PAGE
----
Book Review

„Bonfire of the Vanities“

The book Bonfire of the Vanities by Tom Wolfe is a book I read recently. Tom Wolfe holds a doctorate in American Studies from Yale University and is the author of many non fiction books such as „The Right Stuff“, „In Our Time“, and „Clutter and Vine“. Bonfire of the Vanities was his first fiction work. This book was published by Bantam Books Inc. and was copyrighted in 1987.

I believe the theme of this book to be true to oneself and trust no one but oneself. It is shown many times in this book that people will go below their morals simply for personal advancement. It is also shown that human nature allows for many changes of heart, in short, double crossing.

The main character of this book is Sherman McCoy. Sherman begins the story as a wealthy bonds salesmen living in a $3,200,000 apartment on Park Avenue. Sherman refers to himself as „Master of the Universe“ many times throughout the story. This shows his feelings of superiority over the rest of the human race. Sherman was „well brought up and from all the right schools“. His father is a retired, wealthy, successful businessman that is well respected throughout the world. Sherman’s wife, Judy, is somewhat cool to him. She is very extravagant and gives the impression that she may be in the marriage simply for the money. Their daughter Campbell is six when the story begins and is very innocent to the ways of the world. Maria Ruskin is a young woman of about thirty who is married to Arthur Ruskin, a wealthy man of about sixty. Maria and Sherman are in the process of a drawn out affair when the story begins.

This book tells about the events that occur in New York City over the course of a year. This story begins when Sherman and Maria go out on a date one evening and end up lost in the Bronx. As they are coming through a run-down neighborhood in Sherman’s black Mercedes, two African-American teenage boys approach the car.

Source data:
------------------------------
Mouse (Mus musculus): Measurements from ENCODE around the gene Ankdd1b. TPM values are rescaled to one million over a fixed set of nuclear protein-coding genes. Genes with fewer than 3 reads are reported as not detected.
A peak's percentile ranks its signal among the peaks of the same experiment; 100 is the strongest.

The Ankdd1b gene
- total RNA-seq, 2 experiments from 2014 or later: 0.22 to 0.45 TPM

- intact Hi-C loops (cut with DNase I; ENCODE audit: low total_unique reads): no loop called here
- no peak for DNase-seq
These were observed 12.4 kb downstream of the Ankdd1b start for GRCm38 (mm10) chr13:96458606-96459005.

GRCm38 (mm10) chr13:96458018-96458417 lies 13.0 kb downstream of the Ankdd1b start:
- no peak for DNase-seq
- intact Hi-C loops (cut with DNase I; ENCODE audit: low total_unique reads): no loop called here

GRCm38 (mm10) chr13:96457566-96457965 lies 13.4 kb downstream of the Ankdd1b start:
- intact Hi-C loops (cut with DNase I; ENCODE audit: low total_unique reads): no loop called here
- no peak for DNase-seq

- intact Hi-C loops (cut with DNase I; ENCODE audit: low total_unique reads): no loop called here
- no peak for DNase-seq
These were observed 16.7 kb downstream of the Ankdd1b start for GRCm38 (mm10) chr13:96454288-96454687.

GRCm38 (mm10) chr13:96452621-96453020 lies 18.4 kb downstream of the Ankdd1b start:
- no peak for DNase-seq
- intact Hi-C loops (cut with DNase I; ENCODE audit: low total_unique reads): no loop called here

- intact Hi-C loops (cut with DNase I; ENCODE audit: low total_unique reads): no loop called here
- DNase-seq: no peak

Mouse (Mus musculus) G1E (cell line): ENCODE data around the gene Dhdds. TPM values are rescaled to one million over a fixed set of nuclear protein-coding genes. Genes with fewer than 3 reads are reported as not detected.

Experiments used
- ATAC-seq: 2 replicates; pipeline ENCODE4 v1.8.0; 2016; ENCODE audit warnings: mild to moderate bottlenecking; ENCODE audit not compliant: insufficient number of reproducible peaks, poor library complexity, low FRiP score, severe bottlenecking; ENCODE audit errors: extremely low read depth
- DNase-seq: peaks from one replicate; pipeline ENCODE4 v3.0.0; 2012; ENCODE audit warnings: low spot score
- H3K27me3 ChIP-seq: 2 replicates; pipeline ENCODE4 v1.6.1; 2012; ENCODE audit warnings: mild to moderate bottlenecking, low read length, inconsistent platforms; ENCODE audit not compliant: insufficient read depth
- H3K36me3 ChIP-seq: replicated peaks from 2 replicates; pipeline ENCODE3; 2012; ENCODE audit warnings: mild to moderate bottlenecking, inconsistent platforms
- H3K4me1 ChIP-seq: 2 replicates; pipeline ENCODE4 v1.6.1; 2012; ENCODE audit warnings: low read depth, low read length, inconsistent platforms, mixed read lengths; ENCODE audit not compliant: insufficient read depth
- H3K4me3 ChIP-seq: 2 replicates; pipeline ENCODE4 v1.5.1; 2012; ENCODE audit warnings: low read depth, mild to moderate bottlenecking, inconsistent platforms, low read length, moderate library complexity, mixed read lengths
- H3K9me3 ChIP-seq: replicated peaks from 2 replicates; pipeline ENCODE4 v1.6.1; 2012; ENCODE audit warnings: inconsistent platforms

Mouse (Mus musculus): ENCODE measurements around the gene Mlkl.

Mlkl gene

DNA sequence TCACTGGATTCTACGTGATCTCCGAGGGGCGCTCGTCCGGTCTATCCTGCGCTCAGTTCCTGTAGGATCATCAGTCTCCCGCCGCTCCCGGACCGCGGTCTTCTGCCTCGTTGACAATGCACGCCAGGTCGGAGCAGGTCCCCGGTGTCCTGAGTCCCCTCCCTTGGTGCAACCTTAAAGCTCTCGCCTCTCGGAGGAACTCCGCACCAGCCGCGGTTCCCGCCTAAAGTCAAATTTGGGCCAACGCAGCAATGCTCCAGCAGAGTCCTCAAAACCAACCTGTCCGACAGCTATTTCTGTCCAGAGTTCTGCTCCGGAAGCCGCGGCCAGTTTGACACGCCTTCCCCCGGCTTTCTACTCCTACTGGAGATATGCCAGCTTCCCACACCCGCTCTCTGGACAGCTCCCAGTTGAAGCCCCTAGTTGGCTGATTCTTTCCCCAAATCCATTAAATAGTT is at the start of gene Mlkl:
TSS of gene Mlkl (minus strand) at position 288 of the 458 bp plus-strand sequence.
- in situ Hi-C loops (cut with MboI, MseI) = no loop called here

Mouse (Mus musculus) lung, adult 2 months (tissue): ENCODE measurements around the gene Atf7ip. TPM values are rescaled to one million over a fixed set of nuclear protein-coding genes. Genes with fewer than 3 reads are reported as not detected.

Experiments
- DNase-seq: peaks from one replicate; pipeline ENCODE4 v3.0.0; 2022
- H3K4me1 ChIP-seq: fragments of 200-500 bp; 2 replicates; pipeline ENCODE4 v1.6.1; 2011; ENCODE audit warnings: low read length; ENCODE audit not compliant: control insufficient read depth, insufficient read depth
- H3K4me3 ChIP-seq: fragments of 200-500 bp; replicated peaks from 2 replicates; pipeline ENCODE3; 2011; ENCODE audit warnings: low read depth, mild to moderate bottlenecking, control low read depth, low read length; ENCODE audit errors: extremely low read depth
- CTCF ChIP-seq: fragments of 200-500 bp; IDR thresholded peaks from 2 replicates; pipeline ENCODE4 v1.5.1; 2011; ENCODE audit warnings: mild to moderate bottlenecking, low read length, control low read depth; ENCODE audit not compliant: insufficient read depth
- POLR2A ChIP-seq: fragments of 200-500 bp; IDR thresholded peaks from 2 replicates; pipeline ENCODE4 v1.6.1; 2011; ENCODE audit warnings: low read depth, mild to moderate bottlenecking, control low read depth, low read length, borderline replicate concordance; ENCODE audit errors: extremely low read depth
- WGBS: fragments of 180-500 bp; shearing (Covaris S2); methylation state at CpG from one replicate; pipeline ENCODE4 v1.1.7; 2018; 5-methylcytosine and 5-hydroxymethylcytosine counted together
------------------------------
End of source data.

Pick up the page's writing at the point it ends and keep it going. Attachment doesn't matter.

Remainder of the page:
Sherman gets out to move some boxes that were in their way. The boys began talking and Sherman gets the impression that they may rob him. He throws a tire that is lying at the side of the road at the boys, and then gets in the car. Maria has taken it upon herself to drive, and as she is pulling away, she hits one of the boys. They drive away anxiously and debate on what to do next. Maria convinces Sherman that going to the police is a bad idea and that they should just keep quiet. They are not even entirely sure of what happened. So time passes, and soon the boy comes forward. The issue immediately turns into a racial dispute. The boy is comatose throughout most of the story. Eventually, the police track Sherman down and he agrees to turn himself in quietly. His lawyer arranges for him to be taken away without a large scene. However, his lawyer is double crossed and Sherman ends up in the middle of a three ring circus. Things proceed and Sherman’s wife completely rejects him, his friends do not speak to him, and Maria is no where to be found. Sherman’s case is dismissed until the following year, when the young man dies. He is now up on manslaughter charges. This illustrates how one event can leave you without friends, family, or even hope.

This book relates to everyone’s life in that they too have been double crossed and taken for granted. Often times, people are your friends when you are the most popular, or win an award. But later, when you need them the most, they are gone. These events may not be happy, but they help people realize who their true friends really are. Sherman experiences this many times in his life. This book also shows that the one friend you should always have is yourself. If you cannot stand to be friends with yourself, then it would be surely impossible for anyone else to be your friend.

This book is similar to another book that I have read called A Cry in the Night